The Lockheed company accrued extensive experience when developing their famous F-117 "Night Hawk" stealth fighter which made its public debut in 1991's "Operation Desert Storm". Prior to this, the radar-evading aircraft had seen action in the skies over Grenada and had flown as early as June 1981 - a product of the top-secret "Have Blue" program. The aircraft was built around many radar-evading and absorbing techniques, namely special skin coatings and angular surfaces. Taking this knowledge, Lockheed engineers applied the same concept to a ocean-going vessel and this work begat the "Sea Shadow" (IX-529) - the world's first stealth ship to ever grace the water.
The initial Sea Shadow design was actually intended for submarine tests and involved a cigar-shaped hull covered over in faceted plates. The intent was to limit sonar returns and this ultimately led to the engineers discovering some quite significant results in their work with their submarine model. However, Lockheed had a tough time convincing the Pentagon of the merits of a stealth submarine, particularly one that would prove slower than existing types so the idea gradually evolved into that of a stealth warship which caught the interest of DARPA, the Defense Advanced Research Projects Agency, and a contract was agreed upon between the department and Lockheed's Skunk Works.
The Sea Shadow program gained steam in the early 1980s just as the F-117 was beginning to take root in the USAF inventory as the first operational-level stealth aircraft in the world. The Sea Shadow project was another of Lockheed's top secret ventures for the vessel was not unveiled to the public until sometime later, 1993 in fact. The vessel was assembled at Redwood City, California while housed under the "Hughes Mining Barge" (HMB-1), a submersible barge-type craft with integral lifting device - specifically developed to claim the sunken Soviet Navy submarine K-129 which was lost in March of 1968. The mining barge itself was launched in 1974 and eventually underwent modification to become a floating drydock.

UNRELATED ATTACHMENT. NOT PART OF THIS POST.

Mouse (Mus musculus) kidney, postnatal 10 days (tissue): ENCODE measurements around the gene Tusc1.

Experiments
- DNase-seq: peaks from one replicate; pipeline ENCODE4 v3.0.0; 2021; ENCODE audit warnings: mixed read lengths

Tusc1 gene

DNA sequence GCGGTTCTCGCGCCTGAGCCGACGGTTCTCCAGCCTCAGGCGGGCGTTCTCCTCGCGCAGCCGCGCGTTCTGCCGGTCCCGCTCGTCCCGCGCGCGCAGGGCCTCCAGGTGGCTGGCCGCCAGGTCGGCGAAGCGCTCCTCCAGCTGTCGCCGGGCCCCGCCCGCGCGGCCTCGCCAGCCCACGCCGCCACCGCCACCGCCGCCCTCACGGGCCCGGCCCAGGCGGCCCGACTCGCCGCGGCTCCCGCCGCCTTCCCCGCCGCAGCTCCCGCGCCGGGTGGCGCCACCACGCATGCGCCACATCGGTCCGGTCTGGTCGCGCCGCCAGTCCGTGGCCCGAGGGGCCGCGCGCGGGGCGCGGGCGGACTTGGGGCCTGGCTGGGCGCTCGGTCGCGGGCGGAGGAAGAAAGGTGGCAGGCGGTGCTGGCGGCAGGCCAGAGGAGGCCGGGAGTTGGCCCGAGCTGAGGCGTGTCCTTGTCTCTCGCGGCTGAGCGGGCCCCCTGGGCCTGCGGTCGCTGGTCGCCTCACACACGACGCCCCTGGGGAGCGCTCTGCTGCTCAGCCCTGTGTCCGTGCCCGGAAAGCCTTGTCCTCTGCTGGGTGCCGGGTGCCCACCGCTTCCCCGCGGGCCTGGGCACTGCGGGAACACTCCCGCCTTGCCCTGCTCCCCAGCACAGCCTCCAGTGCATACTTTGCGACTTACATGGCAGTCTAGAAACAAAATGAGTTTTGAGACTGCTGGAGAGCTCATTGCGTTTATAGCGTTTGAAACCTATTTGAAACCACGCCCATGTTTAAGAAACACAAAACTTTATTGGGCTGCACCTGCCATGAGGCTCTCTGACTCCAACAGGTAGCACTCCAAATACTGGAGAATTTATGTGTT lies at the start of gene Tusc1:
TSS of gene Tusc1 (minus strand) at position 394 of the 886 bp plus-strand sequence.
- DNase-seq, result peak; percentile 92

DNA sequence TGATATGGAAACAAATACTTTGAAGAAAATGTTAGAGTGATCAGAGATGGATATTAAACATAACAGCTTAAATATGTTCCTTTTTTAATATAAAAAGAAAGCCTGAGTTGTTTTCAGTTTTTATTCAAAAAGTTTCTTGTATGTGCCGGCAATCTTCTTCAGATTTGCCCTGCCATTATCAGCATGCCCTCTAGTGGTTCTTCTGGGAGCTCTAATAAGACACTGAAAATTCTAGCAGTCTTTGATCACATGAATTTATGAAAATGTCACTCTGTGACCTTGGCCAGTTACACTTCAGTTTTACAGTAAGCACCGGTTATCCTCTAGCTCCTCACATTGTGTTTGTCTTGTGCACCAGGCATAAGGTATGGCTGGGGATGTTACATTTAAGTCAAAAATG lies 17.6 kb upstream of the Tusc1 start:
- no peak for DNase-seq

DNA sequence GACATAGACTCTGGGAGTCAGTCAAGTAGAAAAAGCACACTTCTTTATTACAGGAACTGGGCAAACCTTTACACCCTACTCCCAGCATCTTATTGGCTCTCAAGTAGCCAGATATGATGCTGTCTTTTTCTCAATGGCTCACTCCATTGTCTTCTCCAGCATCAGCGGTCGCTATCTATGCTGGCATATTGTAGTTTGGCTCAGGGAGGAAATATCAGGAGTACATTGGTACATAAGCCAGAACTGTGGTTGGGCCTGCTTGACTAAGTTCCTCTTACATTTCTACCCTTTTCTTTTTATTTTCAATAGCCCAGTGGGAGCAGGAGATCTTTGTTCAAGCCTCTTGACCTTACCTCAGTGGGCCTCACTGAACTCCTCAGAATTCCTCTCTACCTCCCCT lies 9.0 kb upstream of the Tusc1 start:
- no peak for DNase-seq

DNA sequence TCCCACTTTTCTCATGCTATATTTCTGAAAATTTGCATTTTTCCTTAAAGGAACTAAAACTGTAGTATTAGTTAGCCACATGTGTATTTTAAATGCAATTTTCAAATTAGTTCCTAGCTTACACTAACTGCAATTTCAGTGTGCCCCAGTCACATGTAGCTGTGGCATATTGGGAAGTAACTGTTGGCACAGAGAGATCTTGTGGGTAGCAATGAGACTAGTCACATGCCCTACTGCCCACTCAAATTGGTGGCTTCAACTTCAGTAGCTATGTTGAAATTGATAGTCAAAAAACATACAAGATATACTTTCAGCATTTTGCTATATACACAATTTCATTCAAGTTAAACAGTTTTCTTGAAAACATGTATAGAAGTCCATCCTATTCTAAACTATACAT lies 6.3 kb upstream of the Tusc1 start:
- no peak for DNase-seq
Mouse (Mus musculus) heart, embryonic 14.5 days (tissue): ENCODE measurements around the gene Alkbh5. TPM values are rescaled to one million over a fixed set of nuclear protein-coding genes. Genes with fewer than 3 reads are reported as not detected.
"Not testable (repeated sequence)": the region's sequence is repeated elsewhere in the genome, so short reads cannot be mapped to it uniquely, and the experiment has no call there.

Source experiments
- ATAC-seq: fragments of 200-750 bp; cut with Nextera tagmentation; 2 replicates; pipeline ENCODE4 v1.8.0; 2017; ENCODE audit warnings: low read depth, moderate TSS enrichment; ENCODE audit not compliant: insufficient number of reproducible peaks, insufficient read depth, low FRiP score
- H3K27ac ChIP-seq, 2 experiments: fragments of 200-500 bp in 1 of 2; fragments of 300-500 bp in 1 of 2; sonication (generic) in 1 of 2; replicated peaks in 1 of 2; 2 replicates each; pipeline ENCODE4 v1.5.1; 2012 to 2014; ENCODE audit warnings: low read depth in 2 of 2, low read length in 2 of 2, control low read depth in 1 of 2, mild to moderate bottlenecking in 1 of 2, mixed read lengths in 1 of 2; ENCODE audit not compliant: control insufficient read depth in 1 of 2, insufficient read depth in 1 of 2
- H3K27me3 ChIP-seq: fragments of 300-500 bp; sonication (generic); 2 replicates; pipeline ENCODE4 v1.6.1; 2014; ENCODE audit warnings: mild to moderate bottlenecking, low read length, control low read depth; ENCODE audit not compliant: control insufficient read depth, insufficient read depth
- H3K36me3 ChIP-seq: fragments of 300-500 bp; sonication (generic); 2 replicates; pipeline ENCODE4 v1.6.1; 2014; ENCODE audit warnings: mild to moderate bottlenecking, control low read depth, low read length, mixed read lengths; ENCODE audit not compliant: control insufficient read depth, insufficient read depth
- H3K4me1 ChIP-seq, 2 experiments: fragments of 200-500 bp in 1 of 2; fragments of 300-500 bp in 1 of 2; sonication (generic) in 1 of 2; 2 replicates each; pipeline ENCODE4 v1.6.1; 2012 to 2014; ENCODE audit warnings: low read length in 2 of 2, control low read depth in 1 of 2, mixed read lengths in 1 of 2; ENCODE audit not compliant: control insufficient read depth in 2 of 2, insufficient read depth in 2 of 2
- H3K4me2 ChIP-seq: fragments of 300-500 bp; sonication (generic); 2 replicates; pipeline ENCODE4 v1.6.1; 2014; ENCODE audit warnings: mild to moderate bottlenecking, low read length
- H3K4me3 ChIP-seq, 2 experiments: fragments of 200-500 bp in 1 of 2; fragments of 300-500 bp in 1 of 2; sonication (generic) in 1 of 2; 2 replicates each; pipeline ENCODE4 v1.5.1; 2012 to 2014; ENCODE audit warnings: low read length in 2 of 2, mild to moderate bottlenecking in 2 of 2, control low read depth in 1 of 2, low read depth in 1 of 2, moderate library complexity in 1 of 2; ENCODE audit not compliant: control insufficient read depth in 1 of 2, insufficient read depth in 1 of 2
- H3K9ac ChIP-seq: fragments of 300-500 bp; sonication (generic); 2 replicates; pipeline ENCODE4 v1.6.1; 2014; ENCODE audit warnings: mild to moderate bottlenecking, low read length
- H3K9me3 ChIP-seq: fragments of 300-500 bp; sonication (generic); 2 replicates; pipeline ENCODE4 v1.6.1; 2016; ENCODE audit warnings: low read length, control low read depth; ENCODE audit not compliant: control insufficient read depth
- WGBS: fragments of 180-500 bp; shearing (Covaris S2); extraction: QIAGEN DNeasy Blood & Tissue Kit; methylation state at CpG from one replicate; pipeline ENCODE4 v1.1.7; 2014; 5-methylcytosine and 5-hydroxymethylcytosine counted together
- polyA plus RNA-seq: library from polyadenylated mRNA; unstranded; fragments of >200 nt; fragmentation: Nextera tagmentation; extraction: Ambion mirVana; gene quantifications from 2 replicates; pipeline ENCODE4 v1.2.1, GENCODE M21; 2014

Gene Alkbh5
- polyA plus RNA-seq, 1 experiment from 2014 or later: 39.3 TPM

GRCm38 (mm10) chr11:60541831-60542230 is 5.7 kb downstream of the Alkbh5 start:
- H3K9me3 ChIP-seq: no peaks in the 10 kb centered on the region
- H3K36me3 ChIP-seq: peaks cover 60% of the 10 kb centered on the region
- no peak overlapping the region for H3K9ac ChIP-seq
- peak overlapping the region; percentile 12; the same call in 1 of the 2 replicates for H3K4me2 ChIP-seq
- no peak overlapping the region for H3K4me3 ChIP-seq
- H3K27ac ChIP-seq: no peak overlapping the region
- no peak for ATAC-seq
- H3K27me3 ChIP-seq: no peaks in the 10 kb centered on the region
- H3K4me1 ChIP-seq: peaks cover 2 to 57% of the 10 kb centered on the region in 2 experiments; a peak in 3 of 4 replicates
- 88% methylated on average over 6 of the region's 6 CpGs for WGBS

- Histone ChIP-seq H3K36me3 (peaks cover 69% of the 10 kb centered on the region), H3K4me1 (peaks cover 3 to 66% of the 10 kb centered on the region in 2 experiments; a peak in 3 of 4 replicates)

The Sea Shadow itself was of a wholly unique look in the world of naval craft. It appeared as though a catamaran design though it was, in fact, a Small Waterplane Area Twin Hull vessel - or "SWATH" - and its hull structure was completely raised out of the water. This approach allowed the craft to have inherently good stability in rough seas and be faster when cutting through the water. The hull utilized the angular approach already witnessed with the blended wing/fuselage approach of the F-117 and its bridge was contoured appropriately at the front of the vessel. A flattened roof line served as a deck of sorts and there were limited protrusions seen along the roof's length. Access hatches were also featured along the roof line. The entire crew complement numbered just four personnel (helmsman, commander, engineer and navigator) as systems automation was another key component of the program.
Trials began in 1981 and it became apparent that the vessel produced too large a wake from its twin propeller units. It was found that these systems had been installed in reverse which, when rectified, led to a large reduction in produced wake from then on. The Sea Shadow only ever managed to be tested and was never pushed into formal evaluation as the Pentagon lost interest in the design. Sea Shadow entered drydock and was not put to sea again though some of its valuable data was later applied to new Navy submarines and warships coming online in the later decade so all was not lost.
The end of the line for Sea Shadow came in 2006 as the United States Navy was still looking for a taker for the experimental ship - none were found through an early attempt at auctioning the hull off. With the price lowered and another auction planned (the sale required the buyer to scrap the vessel and its mining barge in full)m Sea Shadow finally found a taker in Bay Ship & Yacht Company who purchased the $170 million vessel for a mere $2.5 million. The sale was finalized in 2012 and the company adhered to the Navy demand, scrapping Sea Shadow that same year.
The vessel featured prominently in the 007 film "Tomorrow Never Dies" is based on the Sea Shadow and bears a resemblance to the experimental ship.